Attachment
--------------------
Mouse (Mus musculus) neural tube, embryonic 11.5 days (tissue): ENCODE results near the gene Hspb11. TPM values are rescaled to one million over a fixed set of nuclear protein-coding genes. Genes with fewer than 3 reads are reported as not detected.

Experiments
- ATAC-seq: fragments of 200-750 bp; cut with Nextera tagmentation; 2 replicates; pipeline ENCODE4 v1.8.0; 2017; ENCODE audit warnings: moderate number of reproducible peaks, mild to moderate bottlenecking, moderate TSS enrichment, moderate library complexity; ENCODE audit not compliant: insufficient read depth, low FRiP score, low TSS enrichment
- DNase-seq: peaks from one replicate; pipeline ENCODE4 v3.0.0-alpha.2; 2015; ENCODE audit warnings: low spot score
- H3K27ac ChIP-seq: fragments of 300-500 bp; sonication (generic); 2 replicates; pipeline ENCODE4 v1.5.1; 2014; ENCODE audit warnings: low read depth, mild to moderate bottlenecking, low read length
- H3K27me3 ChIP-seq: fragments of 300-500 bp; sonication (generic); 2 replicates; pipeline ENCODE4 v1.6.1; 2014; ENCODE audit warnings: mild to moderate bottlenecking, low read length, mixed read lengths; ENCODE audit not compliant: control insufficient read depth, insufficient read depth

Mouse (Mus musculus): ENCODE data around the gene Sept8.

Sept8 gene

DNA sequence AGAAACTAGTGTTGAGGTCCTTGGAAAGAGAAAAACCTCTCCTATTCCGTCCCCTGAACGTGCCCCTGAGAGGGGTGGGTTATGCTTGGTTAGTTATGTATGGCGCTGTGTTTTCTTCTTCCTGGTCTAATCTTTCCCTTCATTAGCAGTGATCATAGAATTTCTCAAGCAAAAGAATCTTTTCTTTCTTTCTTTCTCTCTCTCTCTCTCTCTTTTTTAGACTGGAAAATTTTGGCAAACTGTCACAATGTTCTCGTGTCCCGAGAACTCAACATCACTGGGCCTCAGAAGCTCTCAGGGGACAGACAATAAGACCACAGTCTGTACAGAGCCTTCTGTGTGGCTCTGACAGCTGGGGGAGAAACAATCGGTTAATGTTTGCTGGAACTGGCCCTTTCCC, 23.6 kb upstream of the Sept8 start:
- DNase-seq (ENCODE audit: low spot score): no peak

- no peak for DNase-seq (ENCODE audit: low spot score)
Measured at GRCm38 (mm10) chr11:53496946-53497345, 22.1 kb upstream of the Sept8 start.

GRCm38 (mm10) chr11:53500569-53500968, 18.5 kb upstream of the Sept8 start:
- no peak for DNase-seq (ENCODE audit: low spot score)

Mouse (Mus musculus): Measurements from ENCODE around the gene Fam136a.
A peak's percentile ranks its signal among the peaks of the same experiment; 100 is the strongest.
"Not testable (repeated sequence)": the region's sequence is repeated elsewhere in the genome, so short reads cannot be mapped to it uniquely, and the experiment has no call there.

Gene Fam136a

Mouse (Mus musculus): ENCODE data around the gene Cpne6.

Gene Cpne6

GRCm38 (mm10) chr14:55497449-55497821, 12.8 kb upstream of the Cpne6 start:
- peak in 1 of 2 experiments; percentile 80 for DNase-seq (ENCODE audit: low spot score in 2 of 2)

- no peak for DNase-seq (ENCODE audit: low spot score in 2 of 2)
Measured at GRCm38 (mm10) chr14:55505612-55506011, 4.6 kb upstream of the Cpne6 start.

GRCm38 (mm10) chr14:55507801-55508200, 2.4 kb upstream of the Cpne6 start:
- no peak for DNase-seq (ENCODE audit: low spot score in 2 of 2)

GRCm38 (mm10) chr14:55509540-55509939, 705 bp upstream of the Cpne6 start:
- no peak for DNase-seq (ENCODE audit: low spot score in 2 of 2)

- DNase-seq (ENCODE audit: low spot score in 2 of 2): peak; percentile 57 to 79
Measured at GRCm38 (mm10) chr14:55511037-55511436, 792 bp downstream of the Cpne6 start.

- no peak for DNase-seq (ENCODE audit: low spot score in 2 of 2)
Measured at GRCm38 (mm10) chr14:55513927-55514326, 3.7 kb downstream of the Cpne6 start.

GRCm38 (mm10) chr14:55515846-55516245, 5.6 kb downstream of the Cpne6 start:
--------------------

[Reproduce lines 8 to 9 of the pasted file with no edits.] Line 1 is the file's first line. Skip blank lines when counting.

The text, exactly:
Sept8 gene

DNA sequence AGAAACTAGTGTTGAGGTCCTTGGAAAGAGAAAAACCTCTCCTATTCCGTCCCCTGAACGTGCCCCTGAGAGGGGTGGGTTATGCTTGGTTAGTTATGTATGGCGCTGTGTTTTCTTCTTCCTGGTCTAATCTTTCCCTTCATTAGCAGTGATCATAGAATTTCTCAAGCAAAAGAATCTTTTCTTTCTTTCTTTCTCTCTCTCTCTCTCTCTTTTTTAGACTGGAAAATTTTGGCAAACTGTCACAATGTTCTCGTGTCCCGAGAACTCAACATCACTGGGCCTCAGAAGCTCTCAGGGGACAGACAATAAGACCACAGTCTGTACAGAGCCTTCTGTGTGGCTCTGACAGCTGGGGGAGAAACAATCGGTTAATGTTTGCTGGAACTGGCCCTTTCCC, 23.6 kb upstream of the Sept8 start: